It’s hard to describe in words how painful it is to lose a best friend – so instead, I’ll simply tell you about how amazing having a best friend can be.
I didn’t have a bad childhood. I grew up in a family with two parents who loved me and supported me – and although we had fights and disagreements all the time, I always felt loved and care for. Despite this, at some point in my childhood (I can’t remember exactly when), I started to feel very alone.
In school, I was a good student. I did my homework, followed the rules, and even played some sports. But after being introduced to computers, my entire life changed. I was obsessed.
I no longer felt like being around people. The more I learned about technology, the more time I wanted to spend locked away in my room, as far away from everyone else as possible.
I remember that in high school, there was nobody to share this with. I had very few friends. I started to gain weight, and for the most part, isolated myself from everyone else as much as possible.
Then one day I discovered that a really beautiful girl liked me! I was excited and nervous. I ended up talking to her on AOL messenger, and we spent many hours talking about all sorts of interesting academic things. I was very interested.
I later discovered that although we didn’t have much in common, she enjoyed my company, and liked hearing me ramble on about all my programming projects and articles. She liked me despite the fact that I wasn’t popular, didn’t play sports, didn’t have a lot of friends, and didn’t engage in any of the popular high school activities at the time.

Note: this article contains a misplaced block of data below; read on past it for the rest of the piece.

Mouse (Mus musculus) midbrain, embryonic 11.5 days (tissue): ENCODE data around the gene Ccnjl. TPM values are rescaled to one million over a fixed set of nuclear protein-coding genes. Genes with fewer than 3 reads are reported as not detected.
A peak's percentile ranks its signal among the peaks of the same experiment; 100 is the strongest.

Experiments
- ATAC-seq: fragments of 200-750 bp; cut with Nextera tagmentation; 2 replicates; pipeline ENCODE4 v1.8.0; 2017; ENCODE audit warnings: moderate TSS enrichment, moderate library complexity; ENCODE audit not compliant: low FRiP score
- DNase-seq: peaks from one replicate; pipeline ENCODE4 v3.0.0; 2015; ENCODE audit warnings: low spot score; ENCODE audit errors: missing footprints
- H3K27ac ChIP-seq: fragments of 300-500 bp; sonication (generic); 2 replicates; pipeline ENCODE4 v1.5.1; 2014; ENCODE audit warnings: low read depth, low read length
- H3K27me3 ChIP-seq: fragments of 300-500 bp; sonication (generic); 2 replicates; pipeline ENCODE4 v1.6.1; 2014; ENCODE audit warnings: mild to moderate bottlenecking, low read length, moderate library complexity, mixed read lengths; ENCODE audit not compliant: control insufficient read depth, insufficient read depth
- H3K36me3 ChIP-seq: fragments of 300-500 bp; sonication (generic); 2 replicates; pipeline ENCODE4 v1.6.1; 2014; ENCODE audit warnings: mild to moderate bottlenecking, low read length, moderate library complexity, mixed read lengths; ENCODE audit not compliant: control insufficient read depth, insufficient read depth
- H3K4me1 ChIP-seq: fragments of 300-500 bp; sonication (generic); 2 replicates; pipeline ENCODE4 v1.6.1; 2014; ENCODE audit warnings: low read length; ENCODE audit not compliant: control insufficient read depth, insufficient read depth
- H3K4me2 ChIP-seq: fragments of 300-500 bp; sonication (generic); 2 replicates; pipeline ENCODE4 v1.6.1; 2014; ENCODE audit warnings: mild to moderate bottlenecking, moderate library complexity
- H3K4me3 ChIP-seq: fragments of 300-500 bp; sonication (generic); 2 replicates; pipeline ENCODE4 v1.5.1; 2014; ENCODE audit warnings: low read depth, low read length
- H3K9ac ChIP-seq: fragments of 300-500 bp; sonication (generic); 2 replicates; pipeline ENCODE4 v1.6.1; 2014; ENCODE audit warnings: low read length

She liked me for who I was.
Our first sort-of-date was a few days before Halloween in 2005. She invited me to go to a party with her, and some friends. So, my friend Eric picked me up and took me over to her place, where we planned to pick her up and drive over to the party together.
When I got to her house, she told me to come inside and take a seat on this rocking chair in the living room. As soon as I sat down, I remember hearing a sharp, tiny bark, emanating from the bedroom area. In what I only remember as a blur, I saw this incredibly tiny little chihuahua sprint around the living room, do several laps (while barking), then sprint back to the bedroom area where the girl who liked me was getting ready to go.
Little did I know that girl would become my wife, and that dog my daughter and best friend.